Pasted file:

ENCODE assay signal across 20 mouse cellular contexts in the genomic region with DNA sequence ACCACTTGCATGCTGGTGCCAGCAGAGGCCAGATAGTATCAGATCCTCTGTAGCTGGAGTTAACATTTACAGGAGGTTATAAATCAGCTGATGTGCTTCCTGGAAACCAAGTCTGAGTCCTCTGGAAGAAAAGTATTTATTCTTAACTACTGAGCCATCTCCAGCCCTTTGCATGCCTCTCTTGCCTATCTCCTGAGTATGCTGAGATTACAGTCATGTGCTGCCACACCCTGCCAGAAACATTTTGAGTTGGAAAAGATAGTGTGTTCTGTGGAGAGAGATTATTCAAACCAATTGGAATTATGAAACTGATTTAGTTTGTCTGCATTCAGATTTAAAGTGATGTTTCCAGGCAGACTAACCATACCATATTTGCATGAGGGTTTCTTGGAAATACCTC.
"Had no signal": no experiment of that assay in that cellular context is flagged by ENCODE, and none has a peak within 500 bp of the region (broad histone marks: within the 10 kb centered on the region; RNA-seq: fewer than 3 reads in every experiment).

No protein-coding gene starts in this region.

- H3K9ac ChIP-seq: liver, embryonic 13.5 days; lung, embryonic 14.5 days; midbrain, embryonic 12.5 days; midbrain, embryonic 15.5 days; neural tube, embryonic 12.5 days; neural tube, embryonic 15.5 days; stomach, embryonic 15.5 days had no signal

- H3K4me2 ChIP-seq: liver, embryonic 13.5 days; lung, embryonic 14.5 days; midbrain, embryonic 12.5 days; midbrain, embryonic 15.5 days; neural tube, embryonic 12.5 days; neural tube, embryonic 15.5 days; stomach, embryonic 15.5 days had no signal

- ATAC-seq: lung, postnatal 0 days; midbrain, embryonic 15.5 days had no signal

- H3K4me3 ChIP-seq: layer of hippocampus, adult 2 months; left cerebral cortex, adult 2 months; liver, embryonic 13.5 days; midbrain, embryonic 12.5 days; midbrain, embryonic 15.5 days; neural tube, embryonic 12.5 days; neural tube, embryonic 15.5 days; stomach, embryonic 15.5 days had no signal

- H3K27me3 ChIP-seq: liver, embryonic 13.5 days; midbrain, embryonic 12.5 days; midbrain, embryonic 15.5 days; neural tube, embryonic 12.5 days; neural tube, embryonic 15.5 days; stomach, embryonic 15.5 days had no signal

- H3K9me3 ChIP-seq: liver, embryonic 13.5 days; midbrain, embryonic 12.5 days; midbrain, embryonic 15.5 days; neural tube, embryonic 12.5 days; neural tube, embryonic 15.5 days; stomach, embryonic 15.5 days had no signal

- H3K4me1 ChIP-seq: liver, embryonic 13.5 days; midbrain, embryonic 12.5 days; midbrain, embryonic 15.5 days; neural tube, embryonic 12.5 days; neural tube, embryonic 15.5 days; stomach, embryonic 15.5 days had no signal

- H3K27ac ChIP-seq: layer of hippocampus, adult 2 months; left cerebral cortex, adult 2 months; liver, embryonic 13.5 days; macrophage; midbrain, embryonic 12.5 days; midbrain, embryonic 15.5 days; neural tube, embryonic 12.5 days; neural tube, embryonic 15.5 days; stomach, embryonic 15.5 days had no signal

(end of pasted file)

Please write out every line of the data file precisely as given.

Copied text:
ENCODE assay signal across 20 mouse cellular contexts in the genomic region with DNA sequence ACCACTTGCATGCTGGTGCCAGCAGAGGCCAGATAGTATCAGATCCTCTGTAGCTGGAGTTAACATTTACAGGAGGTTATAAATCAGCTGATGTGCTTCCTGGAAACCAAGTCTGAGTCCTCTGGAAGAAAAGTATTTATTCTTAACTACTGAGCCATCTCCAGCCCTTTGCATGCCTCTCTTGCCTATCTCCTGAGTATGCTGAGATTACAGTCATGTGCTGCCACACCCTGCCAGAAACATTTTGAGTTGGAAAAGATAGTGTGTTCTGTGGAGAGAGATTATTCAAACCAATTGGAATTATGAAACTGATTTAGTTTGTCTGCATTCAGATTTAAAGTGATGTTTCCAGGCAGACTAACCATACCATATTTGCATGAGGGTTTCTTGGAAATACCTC.
"Had no signal": no experiment of that assay in that cellular context is flagged by ENCODE, and none has a peak within 500 bp of the region (broad histone marks: within the 10 kb centered on the region; RNA-seq: fewer than 3 reads in every experiment).

No protein-coding gene starts in this region.

- H3K9ac ChIP-seq: liver, embryonic 13.5 days; lung, embryonic 14.5 days; midbrain, embryonic 12.5 days; midbrain, embryonic 15.5 days; neural tube, embryonic 12.5 days; neural tube, embryonic 15.5 days; stomach, embryonic 15.5 days had no signal

- H3K4me2 ChIP-seq: liver, embryonic 13.5 days; lung, embryonic 14.5 days; midbrain, embryonic 12.5 days; midbrain, embryonic 15.5 days; neural tube, embryonic 12.5 days; neural tube, embryonic 15.5 days; stomach, embryonic 15.5 days had no signal

- ATAC-seq: lung, postnatal 0 days; midbrain, embryonic 15.5 days had no signal

- H3K4me3 ChIP-seq: layer of hippocampus, adult 2 months; left cerebral cortex, adult 2 months; liver, embryonic 13.5 days; midbrain, embryonic 12.5 days; midbrain, embryonic 15.5 days; neural tube, embryonic 12.5 days; neural tube, embryonic 15.5 days; stomach, embryonic 15.5 days had no signal

- H3K27me3 ChIP-seq: liver, embryonic 13.5 days; midbrain, embryonic 12.5 days; midbrain, embryonic 15.5 days; neural tube, embryonic 12.5 days; neural tube, embryonic 15.5 days; stomach, embryonic 15.5 days had no signal

- H3K9me3 ChIP-seq: liver, embryonic 13.5 days; midbrain, embryonic 12.5 days; midbrain, embryonic 15.5 days; neural tube, embryonic 12.5 days; neural tube, embryonic 15.5 days; stomach, embryonic 15.5 days had no signal

- H3K4me1 ChIP-seq: liver, embryonic 13.5 days; midbrain, embryonic 12.5 days; midbrain, embryonic 15.5 days; neural tube, embryonic 12.5 days; neural tube, embryonic 15.5 days; stomach, embryonic 15.5 days had no signal

- H3K27ac ChIP-seq: layer of hippocampus, adult 2 months; left cerebral cortex, adult 2 months; liver, embryonic 13.5 days; macrophage; midbrain, embryonic 12.5 days; midbrain, embryonic 15.5 days; neural tube, embryonic 12.5 days; neural tube, embryonic 15.5 days; stomach, embryonic 15.5 days had no signal